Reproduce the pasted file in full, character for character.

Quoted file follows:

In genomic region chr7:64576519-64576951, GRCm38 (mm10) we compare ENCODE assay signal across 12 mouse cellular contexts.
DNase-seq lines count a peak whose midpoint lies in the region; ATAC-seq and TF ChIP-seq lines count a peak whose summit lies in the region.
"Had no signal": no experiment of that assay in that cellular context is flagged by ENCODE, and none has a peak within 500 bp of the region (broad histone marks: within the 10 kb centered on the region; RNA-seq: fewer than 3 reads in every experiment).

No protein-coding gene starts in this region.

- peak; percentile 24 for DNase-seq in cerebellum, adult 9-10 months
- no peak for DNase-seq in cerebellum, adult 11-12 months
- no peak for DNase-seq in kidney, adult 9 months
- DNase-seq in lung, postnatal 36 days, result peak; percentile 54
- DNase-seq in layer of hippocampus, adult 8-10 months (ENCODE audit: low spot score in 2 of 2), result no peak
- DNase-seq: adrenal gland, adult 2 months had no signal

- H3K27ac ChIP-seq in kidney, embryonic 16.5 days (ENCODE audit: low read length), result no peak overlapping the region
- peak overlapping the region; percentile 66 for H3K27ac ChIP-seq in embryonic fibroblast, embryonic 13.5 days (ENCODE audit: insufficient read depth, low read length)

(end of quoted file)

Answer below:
In genomic region chr7:64576519-64576951, GRCm38 (mm10) we compare ENCODE assay signal across 12 mouse cellular contexts.
DNase-seq lines count a peak whose midpoint lies in the region; ATAC-seq and TF ChIP-seq lines count a peak whose summit lies in the region.
"Had no signal": no experiment of that assay in that cellular context is flagged by ENCODE, and none has a peak within 500 bp of the region (broad histone marks: within the 10 kb centered on the region; RNA-seq: fewer than 3 reads in every experiment).

No protein-coding gene starts in this region.

- peak; percentile 24 for DNase-seq in cerebellum, adult 9-10 months
- no peak for DNase-seq in cerebellum, adult 11-12 months
- no peak for DNase-seq in kidney, adult 9 months
- DNase-seq in lung, postnatal 36 days, result peak; percentile 54
- DNase-seq in layer of hippocampus, adult 8-10 months (ENCODE audit: low spot score in 2 of 2), result no peak
- DNase-seq: adrenal gland, adult 2 months had no signal

- H3K27ac ChIP-seq in kidney, embryonic 16.5 days (ENCODE audit: low read length), result no peak overlapping the region
- peak overlapping the region; percentile 66 for H3K27ac ChIP-seq in embryonic fibroblast, embryonic 13.5 days (ENCODE audit: insufficient read depth, low read length)